Senator confirms Trump made ‘s***hole countries’ remark despite president’s ‘denial’
In a vague tweet, American president said his words were tough but ‘this was not the language used’ – but a Democrat senator who was present says that is a lie
US President Donald Trump did call Haiti, El Salvador and African nations “s***hole countries” during an Oval Office meeting on Thursday, a senator present at the gathering has said – despite the president’s apparent denial on Twitter.
Democratic Senator Dick Durbin said on Friday that despite the president’s tweet to the contrary, Trump did indeed make the “hate-filled, vile and racist” remarks in front of himself and 10 others.
They came as Durbin presented Trump with a bipartisan proposal to retain an Obama-era immigration plan that the Republican Party wants to remove.
“I cannot believe in the history of the White House in that Oval Office that any president has ever spoken the words that I personally heard our president speak yesterday,” Durbin said.
“As Senator [Lindsay] Graham began reading the plan, the president started making comments and asking questions,” Durbin said.
“And that is when things started deteriorating rapidly.”
Durbin said that Trump picked up on a remark about people from Haiti on a temporary protected immigration status, saying “Haiti? We don’t need any more Haitians.”
He said that the conversation then moved on to immigration from Africa, at which point Trump used “those sickening, heartbreaking remarks, saying ‘Those s***holes send us the people that they don’t want.’
“He repeated that,” Durbin continued. “He didn’t just say it one time.”
The senator added that Trump had rejected their plan and told them to “work on something else”. “I don’t think that it’s likely there will be another bipartisan plan coming forward,” Durbin said.
Durbin’s remarks came after a tweet in which Trump apparently denied the claim that he referred to Haiti, El Salvador and African nations as “s***hole countries” and asked why America couldn’t get more immigrants from Norway.
The claim was initially made by three people who said they were briefed on the conversation, after which Trump apparently denied using foul language.
“USA would be forced to take large numbers of people from high crime … countries which are doing badly. I want a merit based system of immigration and people who will help take our country to the next level. I want safety and security for our people. I want to stop the massive inflow of drugs.” he tweeted.
The language used by me at the DACA meeting was tough, but this was not the language used. What was really tough was the outlandish proposal made - a big setback for DACA!
— Donald J. Trump (@realDonaldTrump) January 12, 2018
“The language used by me at the DACA meeting was tough, but this was not the language used. What was really tough was the outlandish proposal made.”
About an hour later, Trump followed it up with: “Never said anything derogatory about Haitians other than Haiti is, obviously, a very poor and troubled country. Never said “take them out.” Made up by Dems. I have a wonderful relationship with Haitians. Probably should record future meetings – unfortunately, no trust!”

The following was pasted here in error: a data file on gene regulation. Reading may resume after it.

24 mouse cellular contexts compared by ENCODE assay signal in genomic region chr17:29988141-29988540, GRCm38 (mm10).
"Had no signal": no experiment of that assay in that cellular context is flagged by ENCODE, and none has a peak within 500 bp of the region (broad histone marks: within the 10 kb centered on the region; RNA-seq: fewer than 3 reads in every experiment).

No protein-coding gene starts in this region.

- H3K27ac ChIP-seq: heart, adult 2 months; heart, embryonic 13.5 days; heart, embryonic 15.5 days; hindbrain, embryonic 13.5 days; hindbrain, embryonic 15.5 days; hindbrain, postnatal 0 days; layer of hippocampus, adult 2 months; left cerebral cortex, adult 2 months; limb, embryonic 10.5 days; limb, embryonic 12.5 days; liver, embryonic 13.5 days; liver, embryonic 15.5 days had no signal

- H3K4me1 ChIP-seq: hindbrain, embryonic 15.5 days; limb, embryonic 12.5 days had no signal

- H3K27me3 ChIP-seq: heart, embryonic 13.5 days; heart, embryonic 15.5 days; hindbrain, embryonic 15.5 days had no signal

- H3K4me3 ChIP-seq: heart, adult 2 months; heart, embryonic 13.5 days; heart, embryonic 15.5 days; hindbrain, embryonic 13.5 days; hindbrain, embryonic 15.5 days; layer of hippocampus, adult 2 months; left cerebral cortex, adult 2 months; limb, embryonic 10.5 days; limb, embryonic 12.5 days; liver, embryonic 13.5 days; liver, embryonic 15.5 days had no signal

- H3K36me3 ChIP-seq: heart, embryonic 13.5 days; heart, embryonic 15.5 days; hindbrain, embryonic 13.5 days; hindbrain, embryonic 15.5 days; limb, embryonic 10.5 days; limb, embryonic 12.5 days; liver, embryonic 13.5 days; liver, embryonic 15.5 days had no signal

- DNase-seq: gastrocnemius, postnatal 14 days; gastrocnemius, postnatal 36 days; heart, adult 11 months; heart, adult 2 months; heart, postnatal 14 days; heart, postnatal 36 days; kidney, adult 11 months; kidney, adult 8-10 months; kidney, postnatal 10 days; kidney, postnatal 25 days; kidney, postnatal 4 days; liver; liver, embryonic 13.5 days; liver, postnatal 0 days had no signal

Never said anything derogatory about Haitians other than Haiti is, obviously, a very poor and troubled country. Never said “take them out.” Made up by Dems. I have a wonderful relationship with Haitians. Probably should record future meetings - unfortunately, no trust!
— Donald J. Trump (@realDonaldTrump) January 12, 2018
Notably, the White House did not immediately deny that the president had made the remarks when pressed.
Asked about the account, White House spokesman Raj Shah said that “certain Washington politicians choose to fight for foreign countries, but President Trump will always fight for the American people”.
On Friday House Speaker Paul Ryan, a Republican, characterised Trump’s remarks as “very unfortunate, unhelpful”.
The Washington Post first reported the claims, which were widely confirmed by wire agencies and other publications, including The New York Times.
About a half-dozen lawmakers were in the meeting, which also included Trump’s senior adviser Stephen Miller, legislative director Marc Short and Homeland Security Secretary Kirstjen Nielsen, according to one person briefed on the meeting.
The lawmakers discussed restoring protections for immigrants from Haiti, El Salvador and African countries, the Post reported, which for nearly three decades have been granted to help people who are temporarily unable to return to their countries because of armed conflict, disasters or other conditions. The administration announced this week that it would end the protection for people from El Salvador in 2019.
The remarks were widely condemned.
The UN’s human rights office spokesman Rupert Colville said: “These are shocking and shameful comments from the President of the United States. There is no other word one can use but ‘racist’.”
The African Union said it was “frankly alarmed” by the comments.
“Given the historical reality of how many Africans arrived in the United States as slaves, this statement flies in the face of all accepted behaviour and practice,” AU spokeswoman Ebba Kalondo said.
Trump was reported in December to have made similarly disparaging comments last year about people who had received US visas in 2017. He said that people from Haiti “all have Aids” while people from Nigeria would never “go back to their huts,” The New York Times said.
Additional reporting by Agence France-Presse, Associated Press